They must choose between following the way of God or abandoning it. They could either remain totally loyal to the covenant, obeying its commandments, or they could turn away; but in doing so they would also abandon the promise of hope altogether.
Presbyterians don’t often talk about making the choice to follow God. Our Reformed Theology includes the Doctrine of Predestination – the idea that GOD has chosen us for salvation, that it’s not something that WE have the power even to choose.
But the reality of our experience is that we do choose how we will live. We do choose how we will live with our family members, and how we will treat our neighbours. We do choose how we will spend our time and our money. We do choose whether or not our faith with impact our decision-making. And we do choose what we will teach our children about God and life and faith.
Consider the Drover family today. Doug and Vickie are “poised on the edge of the land.” They are at a new beginning as they welcome Samuel into their family, and their relationship with him is just beginning. And like God’s people Israel, they have been given the opportunity to choose. And they have chosen life. They have chosen to commit themselves to nurture Samuel in faith, to share with him the love of God, and to teach him about Jesus Christ our Lord.
I wish that I could say that this will be the last time they need to choose. But I am sure that like the Israelites, there will be times when they make mistakes, when they turn away, and when they will be called to return to God and to choose once again.
But that is what the good news of the Gospel is all about. It’s not that we don’t need to live by the commandments. It’s not that God no longer demands anything of us. It’s that no matter what happens, there will always be another opportunity to choose. God’s forgiveness and God’s grace never run out. And today, we are “poised on the edge of the land” once again.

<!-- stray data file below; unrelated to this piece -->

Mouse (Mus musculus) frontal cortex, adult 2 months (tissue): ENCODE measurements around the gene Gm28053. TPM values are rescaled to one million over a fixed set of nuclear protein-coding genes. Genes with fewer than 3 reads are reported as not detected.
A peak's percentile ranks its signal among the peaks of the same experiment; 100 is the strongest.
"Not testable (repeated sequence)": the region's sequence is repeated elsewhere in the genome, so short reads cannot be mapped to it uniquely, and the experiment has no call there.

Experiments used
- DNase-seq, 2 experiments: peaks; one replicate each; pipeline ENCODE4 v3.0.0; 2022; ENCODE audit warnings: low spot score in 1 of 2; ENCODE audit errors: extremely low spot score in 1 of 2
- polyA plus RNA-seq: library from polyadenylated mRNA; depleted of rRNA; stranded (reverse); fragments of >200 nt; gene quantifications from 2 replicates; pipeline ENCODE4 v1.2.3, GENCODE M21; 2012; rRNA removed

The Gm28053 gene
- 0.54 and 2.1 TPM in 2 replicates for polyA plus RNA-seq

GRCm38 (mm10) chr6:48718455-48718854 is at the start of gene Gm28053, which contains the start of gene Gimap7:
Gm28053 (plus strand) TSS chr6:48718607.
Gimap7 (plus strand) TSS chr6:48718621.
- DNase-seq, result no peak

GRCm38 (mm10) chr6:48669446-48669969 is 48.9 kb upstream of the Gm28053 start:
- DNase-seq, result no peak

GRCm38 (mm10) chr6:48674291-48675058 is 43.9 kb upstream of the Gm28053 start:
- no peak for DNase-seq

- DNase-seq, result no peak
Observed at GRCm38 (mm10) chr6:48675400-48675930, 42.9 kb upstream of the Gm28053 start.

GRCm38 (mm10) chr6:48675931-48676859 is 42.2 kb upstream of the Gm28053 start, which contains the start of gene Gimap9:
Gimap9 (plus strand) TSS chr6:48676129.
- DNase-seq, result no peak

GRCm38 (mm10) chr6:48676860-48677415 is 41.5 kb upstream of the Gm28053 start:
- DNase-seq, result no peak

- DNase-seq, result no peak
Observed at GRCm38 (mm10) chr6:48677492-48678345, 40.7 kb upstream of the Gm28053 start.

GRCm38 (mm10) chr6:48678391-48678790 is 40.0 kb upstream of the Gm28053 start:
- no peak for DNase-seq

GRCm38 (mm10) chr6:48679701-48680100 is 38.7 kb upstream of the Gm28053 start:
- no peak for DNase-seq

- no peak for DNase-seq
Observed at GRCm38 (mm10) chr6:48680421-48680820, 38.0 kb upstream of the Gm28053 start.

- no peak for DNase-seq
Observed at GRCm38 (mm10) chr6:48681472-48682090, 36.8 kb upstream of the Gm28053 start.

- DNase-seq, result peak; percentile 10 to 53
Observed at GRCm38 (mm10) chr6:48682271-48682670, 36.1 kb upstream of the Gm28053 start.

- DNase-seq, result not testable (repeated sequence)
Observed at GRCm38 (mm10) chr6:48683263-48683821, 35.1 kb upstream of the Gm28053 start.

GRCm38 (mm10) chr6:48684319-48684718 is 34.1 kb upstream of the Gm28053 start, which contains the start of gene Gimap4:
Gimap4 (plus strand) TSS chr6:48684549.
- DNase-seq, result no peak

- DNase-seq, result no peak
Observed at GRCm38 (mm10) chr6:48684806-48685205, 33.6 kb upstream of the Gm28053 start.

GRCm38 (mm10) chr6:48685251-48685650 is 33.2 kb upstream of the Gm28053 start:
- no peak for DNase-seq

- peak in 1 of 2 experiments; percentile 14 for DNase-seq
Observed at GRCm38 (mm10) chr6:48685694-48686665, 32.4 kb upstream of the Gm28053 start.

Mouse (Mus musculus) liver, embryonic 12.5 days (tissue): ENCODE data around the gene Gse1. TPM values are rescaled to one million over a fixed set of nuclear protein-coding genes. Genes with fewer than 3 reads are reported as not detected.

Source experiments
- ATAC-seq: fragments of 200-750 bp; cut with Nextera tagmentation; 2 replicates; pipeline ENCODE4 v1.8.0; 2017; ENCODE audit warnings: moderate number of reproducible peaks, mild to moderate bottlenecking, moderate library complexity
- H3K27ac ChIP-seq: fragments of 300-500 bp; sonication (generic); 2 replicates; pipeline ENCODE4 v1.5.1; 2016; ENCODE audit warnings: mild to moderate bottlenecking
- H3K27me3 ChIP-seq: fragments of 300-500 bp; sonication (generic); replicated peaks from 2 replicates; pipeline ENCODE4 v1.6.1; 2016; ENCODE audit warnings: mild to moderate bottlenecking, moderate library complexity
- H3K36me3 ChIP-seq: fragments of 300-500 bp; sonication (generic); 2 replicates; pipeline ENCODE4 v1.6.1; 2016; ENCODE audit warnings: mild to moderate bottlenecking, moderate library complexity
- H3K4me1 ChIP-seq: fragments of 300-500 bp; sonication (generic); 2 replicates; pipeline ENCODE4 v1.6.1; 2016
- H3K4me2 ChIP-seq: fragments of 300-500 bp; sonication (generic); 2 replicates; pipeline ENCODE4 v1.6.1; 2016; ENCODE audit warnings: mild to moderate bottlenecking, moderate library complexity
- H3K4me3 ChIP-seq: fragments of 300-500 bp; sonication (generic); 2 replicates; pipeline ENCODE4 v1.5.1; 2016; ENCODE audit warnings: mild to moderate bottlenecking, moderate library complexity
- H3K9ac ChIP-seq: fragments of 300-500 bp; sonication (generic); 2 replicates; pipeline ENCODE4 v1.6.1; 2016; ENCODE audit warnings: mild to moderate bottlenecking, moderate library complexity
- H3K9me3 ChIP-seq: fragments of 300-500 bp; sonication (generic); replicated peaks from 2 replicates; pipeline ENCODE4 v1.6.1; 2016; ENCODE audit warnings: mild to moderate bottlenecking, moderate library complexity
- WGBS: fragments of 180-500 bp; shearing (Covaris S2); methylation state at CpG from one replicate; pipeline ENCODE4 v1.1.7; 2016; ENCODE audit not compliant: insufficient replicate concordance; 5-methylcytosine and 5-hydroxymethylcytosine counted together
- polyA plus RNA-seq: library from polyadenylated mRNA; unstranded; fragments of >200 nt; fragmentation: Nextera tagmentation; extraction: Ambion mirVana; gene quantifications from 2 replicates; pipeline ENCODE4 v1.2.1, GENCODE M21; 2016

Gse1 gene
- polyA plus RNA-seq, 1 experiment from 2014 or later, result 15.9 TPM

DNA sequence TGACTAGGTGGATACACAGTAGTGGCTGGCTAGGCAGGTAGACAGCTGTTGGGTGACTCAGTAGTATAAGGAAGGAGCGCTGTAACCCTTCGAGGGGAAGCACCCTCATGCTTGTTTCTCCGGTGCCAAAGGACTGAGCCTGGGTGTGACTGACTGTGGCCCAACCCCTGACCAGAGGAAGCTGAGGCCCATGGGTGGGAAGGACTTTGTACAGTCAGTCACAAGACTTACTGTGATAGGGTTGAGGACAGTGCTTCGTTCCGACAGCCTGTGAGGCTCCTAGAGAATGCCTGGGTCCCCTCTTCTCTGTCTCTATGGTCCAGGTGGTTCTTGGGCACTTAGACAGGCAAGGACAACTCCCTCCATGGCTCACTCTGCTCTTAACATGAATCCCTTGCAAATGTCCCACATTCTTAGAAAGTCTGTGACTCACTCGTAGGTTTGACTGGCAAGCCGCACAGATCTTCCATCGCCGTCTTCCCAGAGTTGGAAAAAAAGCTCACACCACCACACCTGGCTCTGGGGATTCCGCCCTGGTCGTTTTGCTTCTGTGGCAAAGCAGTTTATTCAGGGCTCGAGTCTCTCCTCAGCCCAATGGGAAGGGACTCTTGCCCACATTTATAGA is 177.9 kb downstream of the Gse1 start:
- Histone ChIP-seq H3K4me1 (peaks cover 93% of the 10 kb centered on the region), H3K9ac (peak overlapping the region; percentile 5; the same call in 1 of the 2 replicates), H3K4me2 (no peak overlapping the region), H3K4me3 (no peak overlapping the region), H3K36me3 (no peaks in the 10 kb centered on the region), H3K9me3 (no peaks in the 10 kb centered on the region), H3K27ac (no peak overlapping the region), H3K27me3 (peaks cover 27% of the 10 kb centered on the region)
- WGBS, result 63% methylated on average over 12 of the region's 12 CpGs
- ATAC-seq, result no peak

I invite you to pause and to consider your own life and where you’re at right now. Is God calling you to choose life today for the very first time? Or is God calling you to choose life once again, and to renew your commitment to following God in Jesus Christ our Lord?
Jesus’ sermon acknowledges the fact that as human people we are prone to make mistakes and to fall away at times from the high standards that the commandments set out for us. And dramatically, Jesus tells us “If your right eye causes you to sin, tear it out and throw it away… and if your right hand causes you to sin, cut it off and throw it away.”
Did he mean it literally? I don’t think so. But I think he did mean that we should make a deliberate and bold decision to get rid of the sin in our lives, to turn away from evil and turn towards God… and to choose life.
If it means gouging out our eyes… if it means cutting off our hands… if it means giving up our lives and dying with Christ, then we must do that. And that is what baptism is all about. In our baptism, we die to sin, and we are raised to new life with Christ. Baptism is forgiveness. Baptism is a new beginning. Baptism is the opportunity leave behind the mistakes of the past, and to choose life.
I don’t imagine that many of you will remember this sermon. I probably won’t even remember it myself, and I’m the one who wrote it and preached it. But I do hope and pray that you will remember your baptism… that you will remember that today and each day is another opportunity to live into your baptismal promises… that today and each day is another opportunity to choose life.
May God bless our choosing and our living in relationship with God and with one another. Amen.